[tor-dev] tor relay process health data for operators (controlport)
teor at riseup.net
Mon Feb 4 06:35:35 UTC 2019
On February 3, 2019 10:19:00 PM UTC, nusenu <nusenu-lists at riseup.net> wrote:
>> Thanks for this email. I exporting more metrics on the control port
>> great idea. I wanted to have that for a while
>Great to hear that so we have a realistic chance it
>gets actually implemented :)
>> There are safety questions to ask ourselves here before blindly
>> exporting many stats.
>> Exporting many stats to the control port unfortunately means that all
>> relay operator can possibly create fancy graphs
>making non-public graphs and alerts is the goal
>> and make them public
>public graphs should result in the rejection of
>I'll be submitting a few to bad-relays@ soon
>since enn.lu apparently does not care when asked to
>remove their public stats and xml data.
>> which, depending on the stat, can be harmful.
>> Furthermore, graphing stats can also means that over time the relay
>> operator stores historical data of everything that happened within
>> relay and that can be used in many ways to pull off attacks (ex:
>> subpoena to access such data base by LE).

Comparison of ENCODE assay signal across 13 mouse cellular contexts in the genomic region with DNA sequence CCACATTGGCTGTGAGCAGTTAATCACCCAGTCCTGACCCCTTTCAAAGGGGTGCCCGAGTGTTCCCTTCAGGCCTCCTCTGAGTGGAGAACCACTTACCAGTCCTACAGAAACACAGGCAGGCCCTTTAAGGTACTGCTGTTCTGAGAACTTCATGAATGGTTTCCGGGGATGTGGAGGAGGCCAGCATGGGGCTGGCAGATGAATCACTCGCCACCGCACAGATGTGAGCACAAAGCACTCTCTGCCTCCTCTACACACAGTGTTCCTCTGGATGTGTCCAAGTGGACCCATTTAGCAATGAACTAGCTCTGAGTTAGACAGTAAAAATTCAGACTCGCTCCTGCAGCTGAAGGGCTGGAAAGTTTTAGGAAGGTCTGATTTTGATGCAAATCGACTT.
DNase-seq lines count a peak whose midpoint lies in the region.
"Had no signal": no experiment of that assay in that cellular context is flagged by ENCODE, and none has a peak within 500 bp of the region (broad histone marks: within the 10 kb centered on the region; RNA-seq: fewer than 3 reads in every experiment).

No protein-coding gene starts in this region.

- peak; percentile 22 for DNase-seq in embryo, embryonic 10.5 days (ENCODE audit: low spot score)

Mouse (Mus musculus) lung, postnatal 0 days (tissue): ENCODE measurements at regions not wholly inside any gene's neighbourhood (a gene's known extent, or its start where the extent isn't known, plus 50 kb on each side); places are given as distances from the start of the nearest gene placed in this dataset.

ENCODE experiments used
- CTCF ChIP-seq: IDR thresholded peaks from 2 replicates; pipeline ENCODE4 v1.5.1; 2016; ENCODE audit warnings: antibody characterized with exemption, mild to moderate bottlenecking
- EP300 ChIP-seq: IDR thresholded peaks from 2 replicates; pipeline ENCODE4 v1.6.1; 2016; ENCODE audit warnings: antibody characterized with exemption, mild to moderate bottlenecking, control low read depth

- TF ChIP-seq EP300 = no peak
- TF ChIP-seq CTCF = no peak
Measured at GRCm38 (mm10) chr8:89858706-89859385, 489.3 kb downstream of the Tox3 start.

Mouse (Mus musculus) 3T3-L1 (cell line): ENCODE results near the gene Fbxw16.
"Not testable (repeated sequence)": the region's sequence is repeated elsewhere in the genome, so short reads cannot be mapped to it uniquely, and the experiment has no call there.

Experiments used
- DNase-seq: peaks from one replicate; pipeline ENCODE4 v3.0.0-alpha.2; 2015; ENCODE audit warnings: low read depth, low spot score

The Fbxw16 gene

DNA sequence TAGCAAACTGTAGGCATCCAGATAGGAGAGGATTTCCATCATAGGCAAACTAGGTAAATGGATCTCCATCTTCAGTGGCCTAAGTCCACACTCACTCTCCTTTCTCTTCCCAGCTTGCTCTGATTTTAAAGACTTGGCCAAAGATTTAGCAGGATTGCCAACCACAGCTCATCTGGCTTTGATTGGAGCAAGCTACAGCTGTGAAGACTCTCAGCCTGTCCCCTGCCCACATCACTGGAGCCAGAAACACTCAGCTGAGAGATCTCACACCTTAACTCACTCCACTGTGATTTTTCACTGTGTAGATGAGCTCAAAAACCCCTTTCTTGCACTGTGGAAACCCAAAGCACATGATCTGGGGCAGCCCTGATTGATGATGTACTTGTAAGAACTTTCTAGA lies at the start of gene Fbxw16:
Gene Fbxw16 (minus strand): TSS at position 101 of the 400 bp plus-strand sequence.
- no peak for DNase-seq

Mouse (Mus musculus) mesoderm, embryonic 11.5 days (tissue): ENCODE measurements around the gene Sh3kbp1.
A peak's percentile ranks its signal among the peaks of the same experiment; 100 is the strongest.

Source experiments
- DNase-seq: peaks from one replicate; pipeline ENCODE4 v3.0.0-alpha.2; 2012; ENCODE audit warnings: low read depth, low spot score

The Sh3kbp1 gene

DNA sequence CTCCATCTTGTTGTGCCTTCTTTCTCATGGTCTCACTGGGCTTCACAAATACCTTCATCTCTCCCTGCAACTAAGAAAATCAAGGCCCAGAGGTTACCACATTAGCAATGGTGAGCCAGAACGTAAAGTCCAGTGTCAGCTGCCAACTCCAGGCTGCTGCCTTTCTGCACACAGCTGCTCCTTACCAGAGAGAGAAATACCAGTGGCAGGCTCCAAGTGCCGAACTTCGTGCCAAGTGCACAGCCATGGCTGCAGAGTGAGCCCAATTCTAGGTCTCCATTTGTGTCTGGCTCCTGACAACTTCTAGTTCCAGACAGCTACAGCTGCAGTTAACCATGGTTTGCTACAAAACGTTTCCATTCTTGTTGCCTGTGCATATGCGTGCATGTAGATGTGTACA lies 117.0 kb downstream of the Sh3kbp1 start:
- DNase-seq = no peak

>yes, acceptable / unacceptable retention times and granularity
>should be defined and documented.
>I'd propose a max. retention time of two weeks.
>> The Heartbeat log has a minimum of 30 minutes period but a default of
>current tor has no restrictions on Heartbeat granularity, you can
>ask tor to write the data to the logs every other second by issuing
>on the control port.
>> Whatever stats we would end up exporting, I strongly think that
>> keeping delays like that is a strong requirement because we would
>> of "bin" those aggregated stats by a "long enough period" instead of
>> having a very fine grained stream of stats that would make it trivial
>> spot spikes down to the minute.
>30 or 60 minutes granularity seems reasonable
>> Some of the stats below are safe in my opinion like the memory usage
>> most of them need to be looked at in terms of safety
Here's another design that preserves user privacy:
* add noise to every logged statistic (to protect usage in the current period)
* round every logged statistic (to protect average usage over multiple periods)
If we add enough noise to protect most users, then we will have privacy by design.
We should still teach operators why detailed stats are bad for users. And have rules about retention periods. But these rules won't be as critical as they are now, because the rules will only be needed for edge cases. (Like a single client that uses moat of a relay, which we can't hide very well, no matter what we do.)
Adding noise will be easier once PrivCount is implemented. Until then, we'll need to rely on the retention rules you are suggesting.
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